The Delaware Supreme Court affirmed the Superior Court's denial of post-conviction relief. Riley v. State, 585 A.2d 719, 730 (Del. 1990), cert. denied, 501 U.S. 1223, 115 L. Ed. 2d 1008, 111 S. Ct. 2840 (1991). It considered and rejected Riley's contentions that: (1) the jury instructions were inadequate at the penalty stage, id. at 722-25; (2) the Superior Court erred in applying Batson, id. at 725; (3) the voir dire was inadequate to identify jurors who would automatically impose the death penalty, id. at 725-26; and (4) trial counsel was ineffective at the penalty stage, id. at 726-30. After the United States Supreme Court denied Riley's petition for a writ of certiorari, the Delaware Superior Court on July 22, 1992 ordered that Riley be executed on August 15, 1991. Three days before the scheduled execution, Riley filed a petition for habeas corpus in the United States District Court for the District of Delaware and sought an ancillary stay of execution. The district court granted a stay.

In October 1991, after he filed a brief on the issues the petition raised and the State responded, Riley moved for substitution of counsel. He asked that Thomas J. Allingham, III, ("Allingham") and Mary M. MaloneyHuss of Skadden, Arps, Slate, Meagher & Flom enter their appearance as lead counsel with Connell to continue as co-counsel. At a hearing on the motion Connell explained that he lacked the time and resources to conduct an adequate investigation of Riley's claims. The district court granted the motion and extended the filing date for Riley's reply brief, the only outstanding submission, to January 31, 1992. The court also stated it anticipated an amended petition, advising Allingham that further extensions beyond January 31, 1992 would not be granted absent extreme circumstances.*fn7 In response Allingham told the court that the January 31 date was suggested "virtually in the dark" after only three days of preparation, but that he would do everything possible to meet it.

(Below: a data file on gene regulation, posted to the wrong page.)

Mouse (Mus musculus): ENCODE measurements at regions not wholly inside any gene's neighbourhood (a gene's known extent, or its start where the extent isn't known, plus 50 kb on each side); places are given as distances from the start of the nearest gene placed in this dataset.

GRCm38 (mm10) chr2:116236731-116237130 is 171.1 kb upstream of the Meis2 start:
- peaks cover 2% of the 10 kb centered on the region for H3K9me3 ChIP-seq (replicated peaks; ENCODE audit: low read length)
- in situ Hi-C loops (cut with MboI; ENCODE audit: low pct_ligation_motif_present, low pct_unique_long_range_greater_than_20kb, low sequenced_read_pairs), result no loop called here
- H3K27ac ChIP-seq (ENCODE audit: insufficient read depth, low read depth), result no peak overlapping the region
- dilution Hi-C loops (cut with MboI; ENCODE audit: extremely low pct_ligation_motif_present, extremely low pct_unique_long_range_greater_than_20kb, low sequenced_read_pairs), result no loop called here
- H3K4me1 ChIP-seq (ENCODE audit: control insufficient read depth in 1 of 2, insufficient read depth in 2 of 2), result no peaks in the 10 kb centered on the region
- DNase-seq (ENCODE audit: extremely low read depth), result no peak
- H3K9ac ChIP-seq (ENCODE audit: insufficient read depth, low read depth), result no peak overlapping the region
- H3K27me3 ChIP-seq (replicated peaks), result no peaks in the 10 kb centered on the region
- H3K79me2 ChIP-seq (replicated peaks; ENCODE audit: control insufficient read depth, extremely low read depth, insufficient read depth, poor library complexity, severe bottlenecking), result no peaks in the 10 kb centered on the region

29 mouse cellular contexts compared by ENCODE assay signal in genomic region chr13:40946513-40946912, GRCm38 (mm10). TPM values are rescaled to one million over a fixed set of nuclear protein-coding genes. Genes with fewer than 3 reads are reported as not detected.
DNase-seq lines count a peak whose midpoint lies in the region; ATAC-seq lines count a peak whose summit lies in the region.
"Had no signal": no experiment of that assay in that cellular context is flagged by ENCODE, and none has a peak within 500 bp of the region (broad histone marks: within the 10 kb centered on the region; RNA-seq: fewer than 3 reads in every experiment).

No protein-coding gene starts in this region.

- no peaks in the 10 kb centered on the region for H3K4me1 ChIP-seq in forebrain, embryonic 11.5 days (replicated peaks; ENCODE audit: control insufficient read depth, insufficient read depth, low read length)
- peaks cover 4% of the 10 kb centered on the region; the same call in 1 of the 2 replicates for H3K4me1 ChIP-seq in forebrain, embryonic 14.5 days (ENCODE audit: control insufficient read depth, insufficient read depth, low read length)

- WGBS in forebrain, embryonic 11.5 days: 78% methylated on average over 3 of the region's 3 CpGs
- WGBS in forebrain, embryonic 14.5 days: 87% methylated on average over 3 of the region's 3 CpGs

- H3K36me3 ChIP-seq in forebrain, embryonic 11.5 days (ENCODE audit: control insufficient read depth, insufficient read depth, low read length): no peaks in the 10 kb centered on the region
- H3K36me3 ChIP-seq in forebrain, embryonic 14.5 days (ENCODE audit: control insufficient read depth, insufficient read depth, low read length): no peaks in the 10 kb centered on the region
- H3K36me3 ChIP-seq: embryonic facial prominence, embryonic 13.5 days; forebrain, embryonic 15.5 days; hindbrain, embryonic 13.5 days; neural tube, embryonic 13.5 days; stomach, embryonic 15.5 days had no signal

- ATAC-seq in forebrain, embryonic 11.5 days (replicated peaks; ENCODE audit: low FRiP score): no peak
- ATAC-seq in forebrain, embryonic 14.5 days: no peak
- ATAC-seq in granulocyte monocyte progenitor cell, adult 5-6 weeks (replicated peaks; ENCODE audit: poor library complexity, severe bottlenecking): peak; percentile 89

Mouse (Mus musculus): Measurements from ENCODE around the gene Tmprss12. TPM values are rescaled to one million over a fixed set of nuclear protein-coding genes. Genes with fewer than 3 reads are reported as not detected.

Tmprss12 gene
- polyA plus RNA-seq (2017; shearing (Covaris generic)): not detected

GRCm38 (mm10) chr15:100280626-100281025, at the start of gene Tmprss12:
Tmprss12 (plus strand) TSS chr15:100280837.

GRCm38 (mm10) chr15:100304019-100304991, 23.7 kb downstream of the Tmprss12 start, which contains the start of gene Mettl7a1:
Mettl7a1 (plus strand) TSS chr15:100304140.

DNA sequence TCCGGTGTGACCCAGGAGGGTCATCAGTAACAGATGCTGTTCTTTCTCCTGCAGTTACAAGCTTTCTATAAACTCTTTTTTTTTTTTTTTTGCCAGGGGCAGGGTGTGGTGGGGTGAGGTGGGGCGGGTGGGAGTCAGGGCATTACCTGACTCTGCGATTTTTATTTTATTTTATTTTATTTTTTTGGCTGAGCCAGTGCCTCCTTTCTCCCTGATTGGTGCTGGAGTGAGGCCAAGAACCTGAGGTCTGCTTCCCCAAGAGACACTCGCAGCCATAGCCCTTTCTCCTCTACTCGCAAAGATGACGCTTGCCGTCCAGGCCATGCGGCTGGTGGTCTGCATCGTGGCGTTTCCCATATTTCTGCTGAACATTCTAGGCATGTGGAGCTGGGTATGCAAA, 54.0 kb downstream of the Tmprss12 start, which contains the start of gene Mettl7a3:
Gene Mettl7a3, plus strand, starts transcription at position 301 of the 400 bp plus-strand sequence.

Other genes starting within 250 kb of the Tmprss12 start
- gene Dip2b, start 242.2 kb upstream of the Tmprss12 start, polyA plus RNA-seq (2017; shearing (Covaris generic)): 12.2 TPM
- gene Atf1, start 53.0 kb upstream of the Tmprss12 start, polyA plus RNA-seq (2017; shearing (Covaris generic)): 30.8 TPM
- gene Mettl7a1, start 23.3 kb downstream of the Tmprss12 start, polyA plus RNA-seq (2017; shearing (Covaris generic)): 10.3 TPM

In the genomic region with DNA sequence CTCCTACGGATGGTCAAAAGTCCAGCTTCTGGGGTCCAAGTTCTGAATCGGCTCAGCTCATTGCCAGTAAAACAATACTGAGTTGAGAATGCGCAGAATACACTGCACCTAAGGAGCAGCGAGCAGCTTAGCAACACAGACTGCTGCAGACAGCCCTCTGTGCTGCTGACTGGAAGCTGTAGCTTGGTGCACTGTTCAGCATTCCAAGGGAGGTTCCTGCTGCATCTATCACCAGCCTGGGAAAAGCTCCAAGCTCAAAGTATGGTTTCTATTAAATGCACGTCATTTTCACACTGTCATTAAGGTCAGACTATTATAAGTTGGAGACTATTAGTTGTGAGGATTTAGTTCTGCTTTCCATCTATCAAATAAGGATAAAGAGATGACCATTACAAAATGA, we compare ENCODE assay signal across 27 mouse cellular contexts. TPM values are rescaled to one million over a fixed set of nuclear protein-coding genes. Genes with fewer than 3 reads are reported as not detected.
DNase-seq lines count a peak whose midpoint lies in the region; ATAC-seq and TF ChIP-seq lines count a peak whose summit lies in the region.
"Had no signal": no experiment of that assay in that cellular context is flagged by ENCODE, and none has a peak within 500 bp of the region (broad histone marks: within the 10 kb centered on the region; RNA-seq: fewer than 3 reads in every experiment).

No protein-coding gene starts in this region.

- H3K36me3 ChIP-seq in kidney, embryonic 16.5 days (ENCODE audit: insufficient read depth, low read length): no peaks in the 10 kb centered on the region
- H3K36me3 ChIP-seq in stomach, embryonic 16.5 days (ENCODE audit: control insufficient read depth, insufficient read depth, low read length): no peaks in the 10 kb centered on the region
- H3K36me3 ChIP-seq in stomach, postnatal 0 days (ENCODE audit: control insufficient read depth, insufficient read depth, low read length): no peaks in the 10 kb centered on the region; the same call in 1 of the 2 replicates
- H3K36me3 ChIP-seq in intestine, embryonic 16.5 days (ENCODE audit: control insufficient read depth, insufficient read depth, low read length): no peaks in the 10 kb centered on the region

On January 10, 1992 Riley sought leave to amend his petition and stay further briefing until an amended petition could be filed. Appended to the motion was an affidavit describing the nature of the work completed, the number of hours spent to date in preparing the case (over 700 hours) and an estimate of time required to complete the investigation (an additional 750-800 hours). The motion for leave to amend did not append the text of a proposed amended petition, but instead sought a six-month extension to prepare one. On February 25, 1992 the district court denied the motion for extension, stating that "the Court concludes that Petitioner essentially seeks time to establish a new case, which ultimately defies the purpose of federal habeas review." Riley v. Taylor, No. 91-438-JJF, slip op. at 4 (D. Del. Feb. 25, 1992) (unpublished Disposition) (citing McCleskey v. Zant, 499 U.S. 467, 111 S. Ct. 1454, 1469-70, 113 L. Ed. 2d 517 (1991) (successive habeas petitions subject to dismissal for abuse of the writ)).

On March 6, 1992 Riley moved for reconsideration. This time he attached the amended petition he proposed to file. The State did not oppose Riley's motion for reconsideration, but the district court denied it anyway. It also denied three other motions filed on Riley's behalf: one seeking expert psychiatric, psychological, and investigative assistance; another for an order directing the State to file copies of missing transcripts; and a third requesting leave to pursue discovery and expand the record. On December 20, 1993 the district court issued an opinion and final order denying Riley's petition for a writ of habeas corpus. The district court concluded, "the state court ...